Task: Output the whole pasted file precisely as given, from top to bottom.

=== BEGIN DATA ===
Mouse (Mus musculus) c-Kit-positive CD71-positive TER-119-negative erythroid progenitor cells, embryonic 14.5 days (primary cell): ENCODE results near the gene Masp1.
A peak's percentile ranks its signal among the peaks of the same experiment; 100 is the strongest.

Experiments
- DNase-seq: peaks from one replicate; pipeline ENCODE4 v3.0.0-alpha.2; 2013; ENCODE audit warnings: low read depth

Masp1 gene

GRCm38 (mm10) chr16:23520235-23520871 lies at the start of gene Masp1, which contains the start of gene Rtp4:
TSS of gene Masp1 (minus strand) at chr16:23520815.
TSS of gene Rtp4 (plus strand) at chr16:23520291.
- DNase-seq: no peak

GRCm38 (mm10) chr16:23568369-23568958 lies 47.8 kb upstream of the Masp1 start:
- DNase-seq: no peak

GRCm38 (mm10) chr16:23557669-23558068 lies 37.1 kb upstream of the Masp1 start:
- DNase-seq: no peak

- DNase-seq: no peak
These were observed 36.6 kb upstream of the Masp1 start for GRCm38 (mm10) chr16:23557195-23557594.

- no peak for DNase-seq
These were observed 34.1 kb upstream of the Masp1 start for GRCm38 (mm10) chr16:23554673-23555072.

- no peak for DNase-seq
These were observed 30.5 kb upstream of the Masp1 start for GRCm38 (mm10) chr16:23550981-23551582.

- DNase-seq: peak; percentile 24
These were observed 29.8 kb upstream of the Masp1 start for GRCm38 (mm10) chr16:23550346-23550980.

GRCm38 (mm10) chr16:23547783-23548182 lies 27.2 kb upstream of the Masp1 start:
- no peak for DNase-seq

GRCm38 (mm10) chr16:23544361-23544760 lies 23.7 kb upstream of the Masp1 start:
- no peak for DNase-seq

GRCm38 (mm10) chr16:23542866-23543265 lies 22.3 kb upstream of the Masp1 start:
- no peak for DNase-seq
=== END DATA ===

Mouse (Mus musculus) c-Kit-positive CD71-positive TER-119-negative erythroid progenitor cells, embryonic 14.5 days (primary cell): ENCODE results near the gene Masp1.
A peak's percentile ranks its signal among the peaks of the same experiment; 100 is the strongest.

Experiments
- DNase-seq: peaks from one replicate; pipeline ENCODE4 v3.0.0-alpha.2; 2013; ENCODE audit warnings: low read depth

Masp1 gene

GRCm38 (mm10) chr16:23520235-23520871 lies at the start of gene Masp1, which contains the start of gene Rtp4:
TSS of gene Masp1 (minus strand) at chr16:23520815.
TSS of gene Rtp4 (plus strand) at chr16:23520291.
- DNase-seq: no peak

GRCm38 (mm10) chr16:23568369-23568958 lies 47.8 kb upstream of the Masp1 start:
- DNase-seq: no peak

GRCm38 (mm10) chr16:23557669-23558068 lies 37.1 kb upstream of the Masp1 start:
- DNase-seq: no peak

- DNase-seq: no peak
These were observed 36.6 kb upstream of the Masp1 start for GRCm38 (mm10) chr16:23557195-23557594.

- no peak for DNase-seq
These were observed 34.1 kb upstream of the Masp1 start for GRCm38 (mm10) chr16:23554673-23555072.

- no peak for DNase-seq
These were observed 30.5 kb upstream of the Masp1 start for GRCm38 (mm10) chr16:23550981-23551582.

- DNase-seq: peak; percentile 24
These were observed 29.8 kb upstream of the Masp1 start for GRCm38 (mm10) chr16:23550346-23550980.

GRCm38 (mm10) chr16:23547783-23548182 lies 27.2 kb upstream of the Masp1 start:
- no peak for DNase-seq

GRCm38 (mm10) chr16:23544361-23544760 lies 23.7 kb upstream of the Masp1 start:
- no peak for DNase-seq

GRCm38 (mm10) chr16:23542866-23543265 lies 22.3 kb upstream of the Masp1 start:
- no peak for DNase-seq